US Bank spokesman Dana Ripley said the company, a strong candidate for naming rights on the Vikings new stadium set to open in 2016, agreed with the decision to put Peterson on hiatus.

"We have been in close communication with the Vikings organization for the past couple of days firmly expressing our perspective," Ripley said.

Peterson's case remains under review per the league's personal conduct policy, spokesman Greg Aiello said, so a suspension could still be possible once resolution in court is reached. That's not expected until 2015. Peterson has an Oct. 8 court appearance scheduled in Montgomery County, outside of Houston.

His attorney, Rusty Hardin, said the case "will be up to a judge and jury to decide, which is the way it should be," indicating a plea deal was not in the works.

The 29-year-old Peterson said he was administering the same type of discipline he experienced growing up and didn't meant to hurt his son. Peterson also said he's met with a psychologist and acknowledged alternatives "that may be more appropriate" than corporal punishment.

His mother, Bonita Jackson, told the Houston Chronicle that she and his father used switches and belts to occasionally spank all of their children.

"Most of us disciplined our kids a little more than we meant sometimes," said Jackson, who has not returned messages from The Associated Press. "But we were only trying to prepare them for the real world. When you whip those you love, it's not about abuse, but love."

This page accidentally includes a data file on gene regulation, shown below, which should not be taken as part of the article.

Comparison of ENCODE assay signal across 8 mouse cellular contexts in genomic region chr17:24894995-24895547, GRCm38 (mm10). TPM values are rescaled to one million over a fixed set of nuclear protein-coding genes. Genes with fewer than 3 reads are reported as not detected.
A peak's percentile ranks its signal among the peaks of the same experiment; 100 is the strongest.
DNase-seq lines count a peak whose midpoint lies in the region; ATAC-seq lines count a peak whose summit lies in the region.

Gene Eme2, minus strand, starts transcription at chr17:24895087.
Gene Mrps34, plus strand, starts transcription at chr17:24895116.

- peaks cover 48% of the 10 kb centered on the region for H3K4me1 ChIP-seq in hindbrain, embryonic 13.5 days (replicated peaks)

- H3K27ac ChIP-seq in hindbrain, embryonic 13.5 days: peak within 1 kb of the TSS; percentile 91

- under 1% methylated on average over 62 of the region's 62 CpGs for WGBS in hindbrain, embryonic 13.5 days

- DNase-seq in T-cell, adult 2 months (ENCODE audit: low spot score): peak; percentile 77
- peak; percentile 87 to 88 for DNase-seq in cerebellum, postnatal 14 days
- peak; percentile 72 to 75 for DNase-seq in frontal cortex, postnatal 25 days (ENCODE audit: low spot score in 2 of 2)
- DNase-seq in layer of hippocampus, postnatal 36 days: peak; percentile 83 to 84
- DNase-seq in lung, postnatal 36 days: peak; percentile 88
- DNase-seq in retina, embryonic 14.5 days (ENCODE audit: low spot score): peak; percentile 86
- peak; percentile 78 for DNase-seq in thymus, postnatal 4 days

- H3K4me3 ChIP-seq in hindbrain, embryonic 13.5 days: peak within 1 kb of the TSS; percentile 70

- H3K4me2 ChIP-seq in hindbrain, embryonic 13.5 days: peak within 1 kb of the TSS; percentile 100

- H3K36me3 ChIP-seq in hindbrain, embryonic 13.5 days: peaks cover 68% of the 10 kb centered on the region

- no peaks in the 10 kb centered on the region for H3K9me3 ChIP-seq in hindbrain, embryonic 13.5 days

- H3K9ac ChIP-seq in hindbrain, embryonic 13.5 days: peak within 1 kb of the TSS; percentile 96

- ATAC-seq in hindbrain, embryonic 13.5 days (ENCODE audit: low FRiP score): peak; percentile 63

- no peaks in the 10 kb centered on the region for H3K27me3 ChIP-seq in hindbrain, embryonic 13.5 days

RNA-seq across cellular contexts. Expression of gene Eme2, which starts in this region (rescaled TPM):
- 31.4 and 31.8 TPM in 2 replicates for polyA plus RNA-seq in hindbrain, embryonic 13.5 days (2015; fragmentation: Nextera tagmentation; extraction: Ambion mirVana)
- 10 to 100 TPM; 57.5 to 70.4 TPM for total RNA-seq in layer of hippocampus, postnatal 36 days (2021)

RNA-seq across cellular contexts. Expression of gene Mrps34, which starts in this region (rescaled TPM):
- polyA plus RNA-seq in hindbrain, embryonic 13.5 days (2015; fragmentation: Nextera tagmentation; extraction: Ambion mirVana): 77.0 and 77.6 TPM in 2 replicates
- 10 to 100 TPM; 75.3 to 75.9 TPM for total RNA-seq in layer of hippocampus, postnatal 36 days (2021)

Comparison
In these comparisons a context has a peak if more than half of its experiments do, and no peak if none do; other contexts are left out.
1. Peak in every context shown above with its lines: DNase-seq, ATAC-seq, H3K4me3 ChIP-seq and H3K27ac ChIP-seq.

The exempt list, which allows the Vikings to fill Peterson's spot on the 53-man roster while retaining his rights, is available "only in unusual circumstances," according to NFL policy. Commissioner Roger Goodell has the sole authority to grant the exemption — or lift it.

The NFL Players Association characterized Peterson's status as "voluntary leave," in issuing a statement of support. His agent, Ben Dogra, told The Associated Press the decision was "the best possible outcome given the circumstances."

But the team wanted to make clear it made the call.

"The Minnesota Vikings are the ones that initiated this process," Warren said.

Montgomery County prosecutor Phil Grant said an NFL official asked Monday for any investigative documents in the Peterson case. Grant said he offered the grand jury indictment that was made public Saturday but did not share any other items such as photos, interviews or police reports. Warren, the team's chief administrative officer, said he personally reviewed evidence in the case and that the Vikings are "in a perpetual state of gathering as much information" as possible.

Spielman didn't directly answer questions about whether releasing Peterson was considered or if he would play for the Vikings again. Peterson's salary for 2014 is $11.75 million. His contract doesn't expire until after the 2017 season, but the Vikings could cut him for a minimal salary-cap hit or at least restructure the deal.

"We are going to let the legal process and his personal matters take care of themselves, and he will remain on this exempt list until that is accomplished," said Spielman, who spent time with Peterson on Tuesday.

"Adrian is an unselfish person and saw all of the light that was coming on this, and he felt ... that by him stepping back it would give our football team and opportunity to focus on football," Spielman said.

Peterson's teammates and coaches tried to focus on preparations for Sunday's game at New Orleans, though one player called the decision unfair.

"I think he should be able to play. He hasn't been convicted of anything," cornerback Captain Munnerlyn said.

The Vikings will have to put those feelings aside for now.

"I love Adrian Peterson. I feel for him that he's going through this because I think that he's one of my guys," coach Mike Zimmer said. "I believe in this situation where everything is, this is the right way to go."


Associated Press writer Nomaan Merchant and AP Sports Writer Jon Krawczynski contributed to this report.